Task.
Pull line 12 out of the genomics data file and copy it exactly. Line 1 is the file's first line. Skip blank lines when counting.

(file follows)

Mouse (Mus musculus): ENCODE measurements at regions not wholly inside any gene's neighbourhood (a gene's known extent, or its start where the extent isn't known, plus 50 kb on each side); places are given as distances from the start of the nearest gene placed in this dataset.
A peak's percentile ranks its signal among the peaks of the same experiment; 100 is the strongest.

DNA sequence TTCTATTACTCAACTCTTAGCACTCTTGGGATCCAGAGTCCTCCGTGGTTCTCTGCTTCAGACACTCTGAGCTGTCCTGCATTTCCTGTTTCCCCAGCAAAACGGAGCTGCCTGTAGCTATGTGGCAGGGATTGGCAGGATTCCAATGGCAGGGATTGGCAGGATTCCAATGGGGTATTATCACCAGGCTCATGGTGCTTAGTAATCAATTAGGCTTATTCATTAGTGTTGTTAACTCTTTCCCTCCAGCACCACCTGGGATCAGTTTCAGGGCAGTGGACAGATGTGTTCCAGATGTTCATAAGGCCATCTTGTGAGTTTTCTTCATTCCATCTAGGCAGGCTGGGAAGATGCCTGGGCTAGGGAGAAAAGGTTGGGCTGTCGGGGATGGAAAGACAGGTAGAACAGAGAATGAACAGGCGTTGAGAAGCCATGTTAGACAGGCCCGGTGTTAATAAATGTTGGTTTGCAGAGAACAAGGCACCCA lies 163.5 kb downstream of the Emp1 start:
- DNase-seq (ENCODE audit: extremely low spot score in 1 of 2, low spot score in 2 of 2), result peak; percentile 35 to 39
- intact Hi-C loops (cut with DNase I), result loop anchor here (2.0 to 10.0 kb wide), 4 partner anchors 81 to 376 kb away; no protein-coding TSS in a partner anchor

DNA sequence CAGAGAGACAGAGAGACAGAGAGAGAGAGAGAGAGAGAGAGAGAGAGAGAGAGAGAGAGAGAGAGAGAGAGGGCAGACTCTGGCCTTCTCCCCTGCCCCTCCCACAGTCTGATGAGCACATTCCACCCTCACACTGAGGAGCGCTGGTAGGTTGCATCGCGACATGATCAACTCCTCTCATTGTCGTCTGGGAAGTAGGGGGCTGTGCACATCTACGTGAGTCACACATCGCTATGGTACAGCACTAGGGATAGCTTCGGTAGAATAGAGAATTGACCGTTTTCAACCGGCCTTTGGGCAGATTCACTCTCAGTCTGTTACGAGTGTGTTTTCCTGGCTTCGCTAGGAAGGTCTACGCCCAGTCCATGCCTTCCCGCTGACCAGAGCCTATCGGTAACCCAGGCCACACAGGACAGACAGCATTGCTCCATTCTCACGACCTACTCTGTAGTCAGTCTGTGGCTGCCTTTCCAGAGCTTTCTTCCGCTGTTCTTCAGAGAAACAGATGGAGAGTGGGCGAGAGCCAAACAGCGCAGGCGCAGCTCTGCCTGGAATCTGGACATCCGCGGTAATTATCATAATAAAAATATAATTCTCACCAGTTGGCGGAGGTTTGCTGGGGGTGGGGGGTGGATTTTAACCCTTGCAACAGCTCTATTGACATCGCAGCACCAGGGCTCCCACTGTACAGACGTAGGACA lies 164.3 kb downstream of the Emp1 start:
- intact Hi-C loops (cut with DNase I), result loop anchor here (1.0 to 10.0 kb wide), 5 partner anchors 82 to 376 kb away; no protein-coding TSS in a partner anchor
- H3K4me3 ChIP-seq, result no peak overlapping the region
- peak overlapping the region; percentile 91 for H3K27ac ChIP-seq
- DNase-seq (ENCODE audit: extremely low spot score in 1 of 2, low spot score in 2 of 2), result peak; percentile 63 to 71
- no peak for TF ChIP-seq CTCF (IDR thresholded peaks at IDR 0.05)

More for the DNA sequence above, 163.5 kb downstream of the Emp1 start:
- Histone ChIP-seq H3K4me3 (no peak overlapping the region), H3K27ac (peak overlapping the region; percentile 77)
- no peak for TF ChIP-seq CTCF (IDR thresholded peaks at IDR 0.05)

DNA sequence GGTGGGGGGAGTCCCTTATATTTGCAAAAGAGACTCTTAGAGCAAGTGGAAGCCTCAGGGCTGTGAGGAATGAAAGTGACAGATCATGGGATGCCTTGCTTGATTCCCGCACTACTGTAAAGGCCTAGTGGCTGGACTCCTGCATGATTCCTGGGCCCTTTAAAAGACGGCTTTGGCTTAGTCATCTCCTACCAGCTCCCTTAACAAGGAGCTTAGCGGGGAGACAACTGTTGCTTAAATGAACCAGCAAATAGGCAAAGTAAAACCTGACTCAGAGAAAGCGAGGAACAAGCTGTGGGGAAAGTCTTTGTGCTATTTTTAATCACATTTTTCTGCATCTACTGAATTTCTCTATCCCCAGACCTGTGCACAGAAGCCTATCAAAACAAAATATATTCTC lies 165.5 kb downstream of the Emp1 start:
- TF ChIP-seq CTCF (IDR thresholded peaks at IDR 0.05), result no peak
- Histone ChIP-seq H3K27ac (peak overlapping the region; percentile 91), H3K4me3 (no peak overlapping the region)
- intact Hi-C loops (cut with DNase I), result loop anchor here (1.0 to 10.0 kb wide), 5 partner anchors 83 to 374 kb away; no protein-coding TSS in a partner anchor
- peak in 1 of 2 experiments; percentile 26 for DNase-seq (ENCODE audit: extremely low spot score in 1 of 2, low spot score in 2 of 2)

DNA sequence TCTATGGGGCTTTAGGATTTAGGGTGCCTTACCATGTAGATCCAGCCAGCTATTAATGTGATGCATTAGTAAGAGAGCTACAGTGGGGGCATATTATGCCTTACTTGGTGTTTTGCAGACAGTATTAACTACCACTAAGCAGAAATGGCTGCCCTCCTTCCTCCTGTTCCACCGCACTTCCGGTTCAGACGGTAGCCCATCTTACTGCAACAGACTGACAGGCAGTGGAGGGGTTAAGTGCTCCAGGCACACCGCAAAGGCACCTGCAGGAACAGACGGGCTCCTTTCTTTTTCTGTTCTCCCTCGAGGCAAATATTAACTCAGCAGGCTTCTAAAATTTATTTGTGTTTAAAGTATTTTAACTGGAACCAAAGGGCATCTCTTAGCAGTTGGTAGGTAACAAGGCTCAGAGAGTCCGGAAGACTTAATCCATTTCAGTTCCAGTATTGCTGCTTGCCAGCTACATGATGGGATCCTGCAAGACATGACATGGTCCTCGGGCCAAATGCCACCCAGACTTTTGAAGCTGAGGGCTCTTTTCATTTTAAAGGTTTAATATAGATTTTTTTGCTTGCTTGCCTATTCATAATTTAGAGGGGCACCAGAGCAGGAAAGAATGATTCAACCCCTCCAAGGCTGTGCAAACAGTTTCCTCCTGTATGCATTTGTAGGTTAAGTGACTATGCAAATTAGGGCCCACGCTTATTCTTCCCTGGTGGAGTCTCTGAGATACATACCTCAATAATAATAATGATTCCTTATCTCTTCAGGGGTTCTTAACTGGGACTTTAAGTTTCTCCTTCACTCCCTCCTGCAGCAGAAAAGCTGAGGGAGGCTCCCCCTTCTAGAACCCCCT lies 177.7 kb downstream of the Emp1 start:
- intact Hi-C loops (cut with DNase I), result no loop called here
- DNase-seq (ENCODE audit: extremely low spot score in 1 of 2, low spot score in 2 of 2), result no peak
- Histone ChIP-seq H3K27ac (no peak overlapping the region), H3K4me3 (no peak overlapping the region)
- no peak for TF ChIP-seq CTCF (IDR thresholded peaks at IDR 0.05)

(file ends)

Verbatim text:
More for the DNA sequence above, 163.5 kb downstream of the Emp1 start: